NewsAsian American Pacific Islander Heritage Month


Philippine Center stays committed to service after more than 20 years

Posted at 6:33 PM, May 12, 2023

After more than 20 years, a community of Filipino-Americans in Wisconsin remains committed to its mission of service to others while keeping cultural traditions alive.

Zablocki Park in Greenfield is the home of the Philippine Cultural and Civic Center Foundation.

"Since we all succeeded here in the U.S. and our way of life has improved, we wanted to give back to the community," said executive director of the center Gerry Ramos.

The current center was built on the foundation of unity or as they call it in the Philippines the practice of "Bayanihan."

When the center moved into Zablocki Park the building was underutilized. Volunteers got to work.

"They help demolish. They started doing drywall then they started painting and doing everything that they can," Ramos recalled.

Teaching Filipino dances is just one of the many ways the center preserves traditions. Leaders also organize activities including music and cooking lessons.

Renee Mondano said the center helped her family feel right at home when they moved to Wisconsin from the United Kingdom. She signed her kids up for singing and dance lessons years ago.

"Here in America, you can get lost," Mondano said. "It is so important for me to be able to pass on the rich history and the rich culture that we grew up with in the Philippines. I want them to acknowledge the importance of being Filipino and to be proud."

The center's free medical clinic is a major part of its mission to help others.

Every second and fourth Saturday of the month, a team of volunteer health care workers and medical students serve people who are uninsured or underinsured.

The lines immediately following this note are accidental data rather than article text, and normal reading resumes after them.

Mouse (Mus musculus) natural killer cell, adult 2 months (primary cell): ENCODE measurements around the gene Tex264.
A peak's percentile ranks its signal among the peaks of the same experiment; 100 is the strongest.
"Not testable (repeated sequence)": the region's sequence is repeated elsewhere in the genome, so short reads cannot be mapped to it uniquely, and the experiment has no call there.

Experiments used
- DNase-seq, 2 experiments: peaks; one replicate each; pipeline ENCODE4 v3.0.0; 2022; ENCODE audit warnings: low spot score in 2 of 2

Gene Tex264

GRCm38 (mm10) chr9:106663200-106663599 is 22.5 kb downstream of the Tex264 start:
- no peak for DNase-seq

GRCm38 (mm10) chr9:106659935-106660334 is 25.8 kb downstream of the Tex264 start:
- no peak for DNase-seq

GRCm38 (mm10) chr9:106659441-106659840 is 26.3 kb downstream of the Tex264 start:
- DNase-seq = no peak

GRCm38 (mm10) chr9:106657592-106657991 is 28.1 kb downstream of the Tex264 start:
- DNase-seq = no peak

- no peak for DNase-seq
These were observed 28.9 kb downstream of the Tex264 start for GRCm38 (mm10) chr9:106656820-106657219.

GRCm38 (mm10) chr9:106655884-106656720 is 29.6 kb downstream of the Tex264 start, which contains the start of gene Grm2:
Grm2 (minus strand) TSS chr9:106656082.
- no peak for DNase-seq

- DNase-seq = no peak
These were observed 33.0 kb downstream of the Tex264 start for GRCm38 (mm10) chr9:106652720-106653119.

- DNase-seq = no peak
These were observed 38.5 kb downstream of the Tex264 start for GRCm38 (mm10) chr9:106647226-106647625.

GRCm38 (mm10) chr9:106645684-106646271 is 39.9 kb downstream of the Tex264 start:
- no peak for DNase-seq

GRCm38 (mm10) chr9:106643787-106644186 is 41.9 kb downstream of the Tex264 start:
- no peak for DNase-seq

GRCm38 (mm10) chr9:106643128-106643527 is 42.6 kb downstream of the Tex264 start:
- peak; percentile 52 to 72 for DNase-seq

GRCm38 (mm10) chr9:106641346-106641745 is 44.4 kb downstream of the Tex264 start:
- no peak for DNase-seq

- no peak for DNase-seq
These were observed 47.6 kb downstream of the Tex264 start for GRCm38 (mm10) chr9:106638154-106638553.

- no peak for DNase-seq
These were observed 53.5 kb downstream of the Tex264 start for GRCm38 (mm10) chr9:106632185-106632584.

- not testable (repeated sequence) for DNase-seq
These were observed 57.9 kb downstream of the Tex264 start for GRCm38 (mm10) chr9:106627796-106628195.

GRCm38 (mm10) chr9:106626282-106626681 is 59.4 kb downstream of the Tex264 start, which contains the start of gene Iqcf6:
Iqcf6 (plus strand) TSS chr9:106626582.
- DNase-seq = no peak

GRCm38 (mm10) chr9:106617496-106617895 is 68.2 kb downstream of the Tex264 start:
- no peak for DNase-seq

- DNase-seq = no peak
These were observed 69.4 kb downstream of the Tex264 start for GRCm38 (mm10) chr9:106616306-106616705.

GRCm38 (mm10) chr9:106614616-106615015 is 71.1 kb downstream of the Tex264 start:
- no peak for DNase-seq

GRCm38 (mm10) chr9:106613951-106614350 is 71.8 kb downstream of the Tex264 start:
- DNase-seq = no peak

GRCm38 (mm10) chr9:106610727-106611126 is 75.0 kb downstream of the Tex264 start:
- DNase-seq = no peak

"We have seen about 4,000 patients total, that's in 23 years, who have come to the clinic more than 30,000 times to the tune of about $4 million in services," said the clinic's director Dr. Violeta Singson.

The clinic is open to everyone. Volunteers said that some patients will drive in from Illinois.

"It's very important for me because I would really like to help out, and I would like to show my children. Hopefully, they follow what I do," Dr. Jose Toledo said.

Mickey Miller started coming to the clinic as a patient when his previous providers struggled to resolve a health condition.

"They're really nice and I've been knowing them for a while since I've been coming here," Miller said.

Late last year, the Milwaukee County Board recognized the Philippine Center for its service.

The center's outreach includes a community health fair, a children's literacy program, and giving away backpacks full of supplies.

After more than two decades, leaders are now leaning on the next generation to keep the spirit of their work alive.

"Our tendency is to treat everyone as a big family. Meaning you have to take care of their health. Make sure they're fine. Make sure they're fed," said Jojo Agoncillo Ramos. "You have to provide a loving atmosphere."

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